‘Glasgowbury then.’ A statement rather than a question from the gum-chewing girl behind the chippy counter. It was near 2am as we stood in the Draperstown chip shop and the counter girl wasn’t displaying any incredible psychic powers, she could just see the layers of mud caked on our drenched clothing and the distant beaten expressions we wore on our faces.
We’d been warned that Glasgowbury would feel like a full festival weekend crammed in to one hectic day, and it wasn’t far off. Almost fifty bands playing over four different stages in less than twelve hours was an intense experience, but also indicative of just how healthy the North’s music scene is at the moment.
Last year saw Ash, the fathers of Northern Irish rock headline the Sperrins festival, but for 2009 it was the new kids on the block who stepped up to the plate. One of the highlights of the afternoon was Cutaways, who produced one of their finest performances in the G Sessions tent. Over 500 squeezed in to the marquee to watch the Belfast trio belt out their distinctive pop tunes with so much enthusiasm and excitement they could barely contain themselves. By the time they finished the synth-driven ‘Weapon Of Choice’ it was obvious Cutaways would be leaving Glasgowbury with a few more hundred followers. Equally young Derry band The Q won over the crowd with a flag-waving, almost militaristic performance. A sound which has in the past has been flat and boring on record received a new lease of life in front of a crowd that was clearly up for rocking out.
There is a certain coming-of-age feeling with some of the Northern bands at the moment. Cashier No. 9 and The Jane Bradfords produced some of their best performances to date on the Small But Massive main stage, but everything seemed like a warm-up for the final act of the night. Fighting With Wire, who are currently riding the crest of a major label wave pulled out a few weeks before with a very apologetic Cahir O’Doherty citing label commitments. This left Portrush 3-piece And So I Watch You From Afar to headline the mountain festival.
Any doubts that instrumental ASIWYFA were ready to headline a festival in front of 3000 punters were blown away as they tore in to ‘The Voiceless’. Drummer Chris Wee looked ready to explode as he attacked his kit with what can only be described as pure unadulterated blood-lust. Guitarist Rory Friars ricocheted around the stage like a pinball, barely holding on to his guitar as the four-piece rattled through their now tried and tested setlist.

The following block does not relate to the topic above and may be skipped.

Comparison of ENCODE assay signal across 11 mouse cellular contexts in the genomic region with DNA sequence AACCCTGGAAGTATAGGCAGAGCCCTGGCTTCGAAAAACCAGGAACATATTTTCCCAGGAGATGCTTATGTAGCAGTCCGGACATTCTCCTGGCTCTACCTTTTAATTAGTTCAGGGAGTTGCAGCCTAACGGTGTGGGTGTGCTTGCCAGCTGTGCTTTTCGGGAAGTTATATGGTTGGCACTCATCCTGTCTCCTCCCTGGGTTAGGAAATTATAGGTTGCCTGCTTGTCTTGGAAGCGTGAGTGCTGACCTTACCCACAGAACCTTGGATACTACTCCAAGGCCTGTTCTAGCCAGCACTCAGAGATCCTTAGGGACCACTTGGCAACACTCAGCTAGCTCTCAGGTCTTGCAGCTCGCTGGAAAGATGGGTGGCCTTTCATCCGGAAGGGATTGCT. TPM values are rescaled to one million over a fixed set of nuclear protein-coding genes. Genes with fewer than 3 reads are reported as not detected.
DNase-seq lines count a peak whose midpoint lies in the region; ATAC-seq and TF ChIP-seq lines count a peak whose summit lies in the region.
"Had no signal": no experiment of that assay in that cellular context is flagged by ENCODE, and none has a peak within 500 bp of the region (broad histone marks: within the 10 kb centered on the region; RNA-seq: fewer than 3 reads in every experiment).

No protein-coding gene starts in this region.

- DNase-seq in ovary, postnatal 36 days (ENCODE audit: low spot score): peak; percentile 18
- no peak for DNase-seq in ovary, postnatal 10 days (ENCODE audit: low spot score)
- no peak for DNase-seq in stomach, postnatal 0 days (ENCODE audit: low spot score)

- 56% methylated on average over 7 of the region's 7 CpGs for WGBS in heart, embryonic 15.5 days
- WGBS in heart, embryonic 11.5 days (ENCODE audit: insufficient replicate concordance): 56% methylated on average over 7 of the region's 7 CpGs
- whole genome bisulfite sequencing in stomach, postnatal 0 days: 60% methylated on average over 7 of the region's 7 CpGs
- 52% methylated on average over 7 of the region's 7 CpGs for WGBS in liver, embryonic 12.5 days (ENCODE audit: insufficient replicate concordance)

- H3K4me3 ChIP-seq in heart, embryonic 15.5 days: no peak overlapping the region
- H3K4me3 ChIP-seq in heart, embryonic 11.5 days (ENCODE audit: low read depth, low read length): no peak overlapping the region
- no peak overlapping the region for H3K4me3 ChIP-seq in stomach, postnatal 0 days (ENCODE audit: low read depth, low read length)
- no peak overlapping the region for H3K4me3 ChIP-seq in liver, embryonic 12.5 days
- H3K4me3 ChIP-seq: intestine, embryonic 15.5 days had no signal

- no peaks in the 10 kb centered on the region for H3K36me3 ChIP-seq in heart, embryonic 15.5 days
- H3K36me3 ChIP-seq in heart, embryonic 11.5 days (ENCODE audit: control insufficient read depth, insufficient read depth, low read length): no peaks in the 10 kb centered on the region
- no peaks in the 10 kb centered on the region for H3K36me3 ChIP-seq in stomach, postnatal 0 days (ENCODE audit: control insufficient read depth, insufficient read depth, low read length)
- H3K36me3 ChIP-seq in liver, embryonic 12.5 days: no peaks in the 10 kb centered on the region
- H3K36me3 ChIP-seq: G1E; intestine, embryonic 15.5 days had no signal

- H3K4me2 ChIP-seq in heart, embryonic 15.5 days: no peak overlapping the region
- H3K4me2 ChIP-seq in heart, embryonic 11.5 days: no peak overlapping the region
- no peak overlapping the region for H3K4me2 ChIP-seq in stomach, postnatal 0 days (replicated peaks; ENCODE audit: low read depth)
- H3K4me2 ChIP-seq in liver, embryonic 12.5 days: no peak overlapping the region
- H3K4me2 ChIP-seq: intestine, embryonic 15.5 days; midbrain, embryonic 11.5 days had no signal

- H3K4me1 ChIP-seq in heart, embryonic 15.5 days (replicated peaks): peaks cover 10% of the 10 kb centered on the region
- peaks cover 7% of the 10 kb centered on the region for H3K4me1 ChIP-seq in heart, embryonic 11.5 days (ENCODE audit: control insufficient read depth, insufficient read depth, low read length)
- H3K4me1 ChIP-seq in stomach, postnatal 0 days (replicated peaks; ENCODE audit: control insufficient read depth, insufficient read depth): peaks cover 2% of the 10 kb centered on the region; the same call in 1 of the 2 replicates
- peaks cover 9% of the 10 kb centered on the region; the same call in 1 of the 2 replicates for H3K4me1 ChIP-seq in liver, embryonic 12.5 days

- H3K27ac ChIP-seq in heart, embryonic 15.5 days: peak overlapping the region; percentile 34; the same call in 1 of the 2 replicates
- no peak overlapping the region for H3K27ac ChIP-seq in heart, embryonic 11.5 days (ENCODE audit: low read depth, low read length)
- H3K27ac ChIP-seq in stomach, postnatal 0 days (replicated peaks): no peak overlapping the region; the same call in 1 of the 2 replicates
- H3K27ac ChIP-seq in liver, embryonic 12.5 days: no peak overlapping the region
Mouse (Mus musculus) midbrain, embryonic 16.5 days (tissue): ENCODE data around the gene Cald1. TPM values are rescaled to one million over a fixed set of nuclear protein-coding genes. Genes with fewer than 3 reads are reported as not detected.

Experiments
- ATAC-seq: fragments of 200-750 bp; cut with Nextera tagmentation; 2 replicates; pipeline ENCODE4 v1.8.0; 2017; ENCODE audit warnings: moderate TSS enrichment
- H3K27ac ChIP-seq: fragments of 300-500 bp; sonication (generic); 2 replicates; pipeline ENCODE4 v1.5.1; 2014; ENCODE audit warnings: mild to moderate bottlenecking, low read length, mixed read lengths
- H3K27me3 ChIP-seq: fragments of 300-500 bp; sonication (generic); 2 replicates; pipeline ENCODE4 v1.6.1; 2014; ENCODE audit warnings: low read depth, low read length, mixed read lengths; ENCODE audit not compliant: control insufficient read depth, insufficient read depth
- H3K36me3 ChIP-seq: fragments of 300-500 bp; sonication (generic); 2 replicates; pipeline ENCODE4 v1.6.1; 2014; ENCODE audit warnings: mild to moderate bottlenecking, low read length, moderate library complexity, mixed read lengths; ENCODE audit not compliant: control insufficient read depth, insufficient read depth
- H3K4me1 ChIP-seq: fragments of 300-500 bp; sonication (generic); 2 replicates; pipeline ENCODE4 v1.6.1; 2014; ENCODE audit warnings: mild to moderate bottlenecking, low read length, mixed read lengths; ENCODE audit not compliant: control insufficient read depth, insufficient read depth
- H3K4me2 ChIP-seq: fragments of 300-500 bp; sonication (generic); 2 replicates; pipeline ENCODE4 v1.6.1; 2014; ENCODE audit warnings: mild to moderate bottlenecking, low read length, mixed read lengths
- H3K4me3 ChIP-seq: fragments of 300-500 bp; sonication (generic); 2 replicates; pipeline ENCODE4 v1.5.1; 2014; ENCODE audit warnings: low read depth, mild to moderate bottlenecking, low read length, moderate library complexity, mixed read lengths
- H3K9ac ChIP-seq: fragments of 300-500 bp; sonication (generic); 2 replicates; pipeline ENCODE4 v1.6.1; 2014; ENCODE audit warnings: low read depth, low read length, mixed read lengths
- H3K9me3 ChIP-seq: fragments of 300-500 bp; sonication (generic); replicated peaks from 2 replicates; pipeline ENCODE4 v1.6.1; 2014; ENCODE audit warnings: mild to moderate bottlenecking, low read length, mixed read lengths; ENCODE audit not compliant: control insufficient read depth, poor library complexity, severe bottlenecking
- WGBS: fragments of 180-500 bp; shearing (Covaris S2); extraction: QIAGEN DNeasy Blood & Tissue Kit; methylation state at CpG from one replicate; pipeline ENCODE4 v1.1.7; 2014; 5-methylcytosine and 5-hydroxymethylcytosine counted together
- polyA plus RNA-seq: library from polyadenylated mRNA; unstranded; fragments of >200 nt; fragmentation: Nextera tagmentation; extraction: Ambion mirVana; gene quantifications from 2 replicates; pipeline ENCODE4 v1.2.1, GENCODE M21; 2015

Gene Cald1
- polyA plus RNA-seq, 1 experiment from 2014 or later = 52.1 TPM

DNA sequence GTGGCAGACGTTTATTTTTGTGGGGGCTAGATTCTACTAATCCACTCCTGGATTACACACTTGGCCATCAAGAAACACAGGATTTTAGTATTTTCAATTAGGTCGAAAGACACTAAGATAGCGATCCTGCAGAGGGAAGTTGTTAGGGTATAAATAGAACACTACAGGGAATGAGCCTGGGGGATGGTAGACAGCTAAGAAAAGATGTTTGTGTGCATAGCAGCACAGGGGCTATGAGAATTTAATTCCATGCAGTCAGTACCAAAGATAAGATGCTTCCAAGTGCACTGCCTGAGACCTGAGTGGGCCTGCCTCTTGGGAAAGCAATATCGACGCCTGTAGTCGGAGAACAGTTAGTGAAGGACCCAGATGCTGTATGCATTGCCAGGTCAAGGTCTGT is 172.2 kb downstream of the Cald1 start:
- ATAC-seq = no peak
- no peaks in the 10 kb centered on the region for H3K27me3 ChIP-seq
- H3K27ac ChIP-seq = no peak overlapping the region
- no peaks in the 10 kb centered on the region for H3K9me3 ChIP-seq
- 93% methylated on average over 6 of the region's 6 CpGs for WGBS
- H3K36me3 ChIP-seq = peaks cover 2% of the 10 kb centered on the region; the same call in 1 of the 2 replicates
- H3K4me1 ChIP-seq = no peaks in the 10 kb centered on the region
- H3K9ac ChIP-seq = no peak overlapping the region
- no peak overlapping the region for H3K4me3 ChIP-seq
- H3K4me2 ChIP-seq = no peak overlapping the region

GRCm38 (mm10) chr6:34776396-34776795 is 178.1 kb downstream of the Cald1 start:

During a less than impressive rendition of ‘A Little Solidarity’ I took stock of my surroundings. The field which started out as firm ground was now a complete bog. My feet were wet, frozen and caked in muck, so were my jeans. It was cold, raining and we were half way up a mountain, but the sun was starting set over Lough Neagh as one of Northern Ireland’s most exciting up-and-coming bands introduced a new song to the crowd called ‘S Is For Salamander’. Chris Wee sounded like he had a chorus of drummers behind him as he thrashed out a jerky face paced beat. Guitarists Rory and Tony swapped notes in perfect time and bassist Johnny Adger stood like master of ceremonies in the center of the stage. It sounded like Battles, it sounded like Explosions In The Sky, but most importantly it was unequivocally ASIWYFA. With every song, they seem to evolve and become more distinct, and this felt like the major breakthrough. Roll on the recorded version.
There have been better ASIWYFA gigs in the past. It’s possible that the entire band was overcome by the experience of playing to such a large crowd. All I know is, without doubt, there will be bigger and better gigs for And So I Watch You From Afar in the future. When they’re mega-stars, I hope they come back and play our ‘Small But Massive’ festival in the mountains.
And as for the festival, it will continue to grow. Organiser Paddy Glasgow has proven that it doesn’t take a big headline act to bring out the crowds, but that getting right in to the Irish music scene and picking out some of the rough gems, the Ash’s of the future is the way forward. Bring on next year.
Photos courtesy of BBC NI Across The Line